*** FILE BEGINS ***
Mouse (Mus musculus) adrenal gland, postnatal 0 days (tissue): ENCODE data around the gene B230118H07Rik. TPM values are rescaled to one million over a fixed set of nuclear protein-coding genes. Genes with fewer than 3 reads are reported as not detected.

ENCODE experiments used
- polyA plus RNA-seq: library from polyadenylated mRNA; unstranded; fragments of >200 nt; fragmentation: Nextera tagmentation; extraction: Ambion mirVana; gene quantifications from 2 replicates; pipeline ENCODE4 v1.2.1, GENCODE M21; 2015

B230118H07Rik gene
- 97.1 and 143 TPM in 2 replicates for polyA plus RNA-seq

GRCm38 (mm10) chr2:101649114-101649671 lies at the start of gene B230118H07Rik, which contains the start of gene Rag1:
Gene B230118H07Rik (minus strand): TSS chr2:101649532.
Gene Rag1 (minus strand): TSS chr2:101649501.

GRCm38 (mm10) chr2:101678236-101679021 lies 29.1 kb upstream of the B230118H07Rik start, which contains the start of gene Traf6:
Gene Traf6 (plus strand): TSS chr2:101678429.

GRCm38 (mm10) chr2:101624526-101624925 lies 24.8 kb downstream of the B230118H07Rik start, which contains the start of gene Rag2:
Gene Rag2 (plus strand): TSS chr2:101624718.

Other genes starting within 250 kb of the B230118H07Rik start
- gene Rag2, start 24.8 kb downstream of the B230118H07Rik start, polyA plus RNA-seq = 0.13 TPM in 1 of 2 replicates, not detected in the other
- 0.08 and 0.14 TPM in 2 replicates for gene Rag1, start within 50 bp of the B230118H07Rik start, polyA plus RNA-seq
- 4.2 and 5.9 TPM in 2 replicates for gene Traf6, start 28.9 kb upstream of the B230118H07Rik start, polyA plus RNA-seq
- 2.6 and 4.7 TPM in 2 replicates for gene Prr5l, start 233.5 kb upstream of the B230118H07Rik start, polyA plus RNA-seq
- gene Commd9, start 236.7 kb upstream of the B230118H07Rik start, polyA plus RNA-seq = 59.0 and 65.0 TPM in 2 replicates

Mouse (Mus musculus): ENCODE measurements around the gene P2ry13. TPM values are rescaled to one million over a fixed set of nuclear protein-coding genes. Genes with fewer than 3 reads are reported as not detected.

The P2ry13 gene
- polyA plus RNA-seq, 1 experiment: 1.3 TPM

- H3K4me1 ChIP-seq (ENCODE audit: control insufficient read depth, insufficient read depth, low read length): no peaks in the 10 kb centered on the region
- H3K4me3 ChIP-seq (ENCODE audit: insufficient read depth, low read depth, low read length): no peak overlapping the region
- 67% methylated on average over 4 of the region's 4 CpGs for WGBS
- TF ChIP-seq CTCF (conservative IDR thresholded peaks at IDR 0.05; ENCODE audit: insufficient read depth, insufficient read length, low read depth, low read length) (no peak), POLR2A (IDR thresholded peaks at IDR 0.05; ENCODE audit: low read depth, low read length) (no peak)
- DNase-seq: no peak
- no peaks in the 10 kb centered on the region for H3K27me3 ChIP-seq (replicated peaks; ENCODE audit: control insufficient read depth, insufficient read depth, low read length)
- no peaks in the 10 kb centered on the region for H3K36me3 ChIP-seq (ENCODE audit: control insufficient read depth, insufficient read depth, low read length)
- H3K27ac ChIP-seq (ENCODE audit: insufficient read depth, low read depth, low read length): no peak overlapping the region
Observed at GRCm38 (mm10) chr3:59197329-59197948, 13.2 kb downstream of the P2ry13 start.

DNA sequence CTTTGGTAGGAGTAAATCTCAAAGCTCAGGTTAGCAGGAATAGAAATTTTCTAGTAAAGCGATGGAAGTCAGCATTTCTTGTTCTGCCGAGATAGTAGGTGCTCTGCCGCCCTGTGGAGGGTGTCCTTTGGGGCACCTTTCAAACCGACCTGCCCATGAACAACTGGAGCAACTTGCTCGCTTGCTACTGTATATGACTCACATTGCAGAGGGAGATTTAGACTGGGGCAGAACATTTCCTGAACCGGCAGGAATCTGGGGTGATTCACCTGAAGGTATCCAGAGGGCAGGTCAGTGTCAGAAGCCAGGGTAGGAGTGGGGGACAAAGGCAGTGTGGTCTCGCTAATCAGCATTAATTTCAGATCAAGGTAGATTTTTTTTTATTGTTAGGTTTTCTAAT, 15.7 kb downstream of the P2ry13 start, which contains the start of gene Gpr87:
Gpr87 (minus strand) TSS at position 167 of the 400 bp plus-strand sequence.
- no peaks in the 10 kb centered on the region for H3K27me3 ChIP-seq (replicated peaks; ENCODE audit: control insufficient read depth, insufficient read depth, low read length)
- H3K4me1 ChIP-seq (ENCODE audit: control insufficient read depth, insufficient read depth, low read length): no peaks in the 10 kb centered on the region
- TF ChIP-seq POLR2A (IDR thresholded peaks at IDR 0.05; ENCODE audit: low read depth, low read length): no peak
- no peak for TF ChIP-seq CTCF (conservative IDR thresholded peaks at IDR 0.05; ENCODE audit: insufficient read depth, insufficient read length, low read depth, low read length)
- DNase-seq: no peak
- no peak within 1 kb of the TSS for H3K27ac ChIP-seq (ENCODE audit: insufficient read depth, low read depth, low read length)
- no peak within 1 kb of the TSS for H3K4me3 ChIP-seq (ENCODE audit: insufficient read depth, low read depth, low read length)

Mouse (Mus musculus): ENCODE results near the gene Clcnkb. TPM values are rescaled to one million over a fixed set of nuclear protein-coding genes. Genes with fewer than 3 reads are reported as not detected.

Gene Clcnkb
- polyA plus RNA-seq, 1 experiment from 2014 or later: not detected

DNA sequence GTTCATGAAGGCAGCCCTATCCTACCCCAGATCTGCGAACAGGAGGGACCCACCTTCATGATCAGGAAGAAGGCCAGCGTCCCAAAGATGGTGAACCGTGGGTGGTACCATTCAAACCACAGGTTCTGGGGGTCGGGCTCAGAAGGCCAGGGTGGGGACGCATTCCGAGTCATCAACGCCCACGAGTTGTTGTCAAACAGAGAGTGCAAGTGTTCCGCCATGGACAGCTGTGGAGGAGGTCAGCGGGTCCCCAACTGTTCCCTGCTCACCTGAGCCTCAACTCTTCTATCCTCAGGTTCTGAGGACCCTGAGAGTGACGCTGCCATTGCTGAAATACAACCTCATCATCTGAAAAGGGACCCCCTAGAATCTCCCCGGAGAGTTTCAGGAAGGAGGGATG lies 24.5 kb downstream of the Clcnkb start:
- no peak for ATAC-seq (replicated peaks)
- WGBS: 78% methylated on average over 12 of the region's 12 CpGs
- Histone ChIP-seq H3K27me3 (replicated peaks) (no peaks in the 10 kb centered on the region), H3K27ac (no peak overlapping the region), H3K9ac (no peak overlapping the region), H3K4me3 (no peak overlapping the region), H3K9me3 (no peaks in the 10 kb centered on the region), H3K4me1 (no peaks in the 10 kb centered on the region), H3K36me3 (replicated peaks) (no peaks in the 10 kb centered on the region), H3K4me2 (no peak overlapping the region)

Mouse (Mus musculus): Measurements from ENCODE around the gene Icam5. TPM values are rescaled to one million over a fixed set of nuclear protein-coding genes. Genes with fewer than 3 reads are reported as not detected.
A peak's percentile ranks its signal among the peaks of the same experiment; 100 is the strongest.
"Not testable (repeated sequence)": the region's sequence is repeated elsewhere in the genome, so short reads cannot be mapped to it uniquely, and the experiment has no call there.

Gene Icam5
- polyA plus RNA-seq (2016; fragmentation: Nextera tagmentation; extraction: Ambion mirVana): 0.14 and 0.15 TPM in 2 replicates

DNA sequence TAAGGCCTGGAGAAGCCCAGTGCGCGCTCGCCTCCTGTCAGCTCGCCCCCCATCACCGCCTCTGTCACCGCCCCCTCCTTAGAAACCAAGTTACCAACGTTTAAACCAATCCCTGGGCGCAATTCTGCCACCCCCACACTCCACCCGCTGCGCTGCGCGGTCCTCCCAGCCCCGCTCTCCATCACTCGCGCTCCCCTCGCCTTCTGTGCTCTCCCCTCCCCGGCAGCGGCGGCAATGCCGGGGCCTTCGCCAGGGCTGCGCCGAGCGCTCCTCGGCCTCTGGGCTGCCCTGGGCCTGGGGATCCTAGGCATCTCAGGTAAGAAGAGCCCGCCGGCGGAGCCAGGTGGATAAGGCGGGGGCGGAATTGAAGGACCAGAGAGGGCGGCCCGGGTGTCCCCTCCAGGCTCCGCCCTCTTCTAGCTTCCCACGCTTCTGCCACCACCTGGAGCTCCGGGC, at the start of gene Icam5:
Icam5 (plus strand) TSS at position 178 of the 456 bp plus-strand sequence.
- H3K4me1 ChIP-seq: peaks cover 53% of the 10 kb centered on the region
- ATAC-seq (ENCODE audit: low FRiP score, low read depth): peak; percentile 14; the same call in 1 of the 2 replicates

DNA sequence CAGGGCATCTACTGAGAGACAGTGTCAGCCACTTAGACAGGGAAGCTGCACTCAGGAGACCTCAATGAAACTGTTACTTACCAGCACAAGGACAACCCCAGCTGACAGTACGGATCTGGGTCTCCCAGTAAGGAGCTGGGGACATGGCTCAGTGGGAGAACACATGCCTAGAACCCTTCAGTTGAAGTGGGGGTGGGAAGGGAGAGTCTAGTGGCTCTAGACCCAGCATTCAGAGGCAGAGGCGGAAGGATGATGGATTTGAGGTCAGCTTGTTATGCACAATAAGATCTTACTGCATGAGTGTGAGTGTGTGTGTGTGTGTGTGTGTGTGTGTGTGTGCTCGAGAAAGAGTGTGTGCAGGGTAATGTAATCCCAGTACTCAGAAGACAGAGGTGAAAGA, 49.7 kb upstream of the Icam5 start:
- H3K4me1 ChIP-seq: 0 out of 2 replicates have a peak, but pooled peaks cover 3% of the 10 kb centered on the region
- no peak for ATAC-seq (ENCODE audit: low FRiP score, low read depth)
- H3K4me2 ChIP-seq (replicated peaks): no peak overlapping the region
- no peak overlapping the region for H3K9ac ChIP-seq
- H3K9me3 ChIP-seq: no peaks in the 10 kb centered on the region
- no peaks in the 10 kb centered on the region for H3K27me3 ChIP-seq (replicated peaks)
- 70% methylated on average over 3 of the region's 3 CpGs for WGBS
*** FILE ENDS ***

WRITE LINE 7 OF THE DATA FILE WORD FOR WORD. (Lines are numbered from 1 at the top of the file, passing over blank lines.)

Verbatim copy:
Gene B230118H07Rik (minus strand): TSS chr2:101649532.